De Quervain’s is a medical condition in which the excessive use of the fingers and thumb cause the tendons in your hand to swell. This swelling causes diminished functionality in the impacted digits. This can happen to anybody, but certain groups of people are more at risk than others.
How It Happens
Tendons in your hand are used for all your hand movements, such as gripping, holding, rotating, clenching, and pinching. When you move your hand, two tendons in your hand move toward the base of your thumb to help carry out your hand movement.
If one particular motion is repeated again and again, this will agitate the sheath around those tendons, causing them to thicken and swell. This prevents the successful movements being carried out by the hand.
De Quervain’s is caused by repetitive movement of the hand. This condition may be on by other inflammatory diseases such as arthritis that impact joints. Additionally, injury such as a direct blow to the thumb can result in this condition.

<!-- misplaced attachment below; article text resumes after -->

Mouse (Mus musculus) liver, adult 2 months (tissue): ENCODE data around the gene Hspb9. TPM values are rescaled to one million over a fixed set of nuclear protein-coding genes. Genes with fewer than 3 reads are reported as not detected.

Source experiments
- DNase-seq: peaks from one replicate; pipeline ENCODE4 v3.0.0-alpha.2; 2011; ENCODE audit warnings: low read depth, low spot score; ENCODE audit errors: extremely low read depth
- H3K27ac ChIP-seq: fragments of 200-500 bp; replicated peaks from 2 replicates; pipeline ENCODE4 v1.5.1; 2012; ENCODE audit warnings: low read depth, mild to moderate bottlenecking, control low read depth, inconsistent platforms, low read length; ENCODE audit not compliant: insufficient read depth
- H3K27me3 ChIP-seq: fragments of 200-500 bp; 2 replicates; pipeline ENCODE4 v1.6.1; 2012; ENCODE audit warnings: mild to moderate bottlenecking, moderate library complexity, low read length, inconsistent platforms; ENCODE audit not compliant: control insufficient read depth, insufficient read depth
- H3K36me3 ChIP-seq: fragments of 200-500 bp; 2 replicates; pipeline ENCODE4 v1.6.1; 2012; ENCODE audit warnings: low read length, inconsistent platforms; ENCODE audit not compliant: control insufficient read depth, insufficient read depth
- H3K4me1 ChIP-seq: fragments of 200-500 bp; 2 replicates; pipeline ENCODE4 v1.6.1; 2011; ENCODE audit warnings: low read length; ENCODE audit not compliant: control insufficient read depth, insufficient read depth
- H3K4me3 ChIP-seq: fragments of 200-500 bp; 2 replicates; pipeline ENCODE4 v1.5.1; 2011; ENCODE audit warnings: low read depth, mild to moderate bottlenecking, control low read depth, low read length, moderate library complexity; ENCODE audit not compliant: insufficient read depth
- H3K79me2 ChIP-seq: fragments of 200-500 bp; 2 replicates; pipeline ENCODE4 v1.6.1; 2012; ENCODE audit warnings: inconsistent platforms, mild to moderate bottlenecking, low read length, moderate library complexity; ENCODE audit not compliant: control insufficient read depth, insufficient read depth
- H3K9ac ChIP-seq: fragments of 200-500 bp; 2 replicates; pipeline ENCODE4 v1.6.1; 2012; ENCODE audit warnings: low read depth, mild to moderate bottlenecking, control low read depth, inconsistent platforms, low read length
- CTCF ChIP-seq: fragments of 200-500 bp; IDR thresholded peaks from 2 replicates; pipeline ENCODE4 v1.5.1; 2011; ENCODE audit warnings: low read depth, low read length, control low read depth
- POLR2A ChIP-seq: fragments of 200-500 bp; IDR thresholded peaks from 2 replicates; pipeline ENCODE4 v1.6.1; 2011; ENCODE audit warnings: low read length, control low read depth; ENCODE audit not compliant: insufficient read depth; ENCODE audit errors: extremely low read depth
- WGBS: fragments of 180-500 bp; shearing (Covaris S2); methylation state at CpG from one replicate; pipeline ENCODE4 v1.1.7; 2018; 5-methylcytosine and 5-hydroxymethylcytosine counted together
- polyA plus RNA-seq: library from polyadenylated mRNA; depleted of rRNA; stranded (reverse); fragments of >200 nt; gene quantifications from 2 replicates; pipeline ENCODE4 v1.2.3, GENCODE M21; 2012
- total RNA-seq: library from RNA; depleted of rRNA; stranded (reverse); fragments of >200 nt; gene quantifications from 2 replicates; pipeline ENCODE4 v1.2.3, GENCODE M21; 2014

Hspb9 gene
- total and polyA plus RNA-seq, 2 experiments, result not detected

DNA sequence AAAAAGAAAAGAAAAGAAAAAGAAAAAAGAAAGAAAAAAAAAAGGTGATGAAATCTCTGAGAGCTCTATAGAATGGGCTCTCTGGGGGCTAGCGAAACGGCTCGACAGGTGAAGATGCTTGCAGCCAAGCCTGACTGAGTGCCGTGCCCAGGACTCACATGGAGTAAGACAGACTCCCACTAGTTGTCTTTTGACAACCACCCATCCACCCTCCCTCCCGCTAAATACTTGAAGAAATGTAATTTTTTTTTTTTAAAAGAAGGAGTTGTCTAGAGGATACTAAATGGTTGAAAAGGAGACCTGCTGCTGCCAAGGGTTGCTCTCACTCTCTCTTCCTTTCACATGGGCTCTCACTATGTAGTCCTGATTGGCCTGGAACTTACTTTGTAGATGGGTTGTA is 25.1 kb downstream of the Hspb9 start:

De Quervain’s can happen to anyone, but some people are more at risk than others.
People who have jobs that require repetitive workplace or home place tasks such as data entry, picking up small children, and the like are more susceptible. Athletes or leisure activities that use rackets require extended use of the thumb such as tennis and racquetball players.
Additionally, farmers and those who professionally or cultivate hobby gardens that use their thumb extensively are at higher risk. Other risk factors include being female, over 40 years old, pregnancy, and other underlying medical conditions.
De Quervain’s treatment options include surgical or non-surgical methods. Surgery may be required if the condition of the patient is advanced, but in most cases, it is treated nonsurgically.
One example of this is De Quervain’s Wand. This product is easy to use at home, as well as appropriate for all ages. It is cost-effective and has proven to be effective in restoring movement of the hand with proper use.
De Quervain’s should be taken seriously and treatment sought as soon as symptoms present. It can be progressive and result in loss of mobility in the arm if not treated in time. Catching this early can be the difference in treatment via non-invasive means, versus surgery.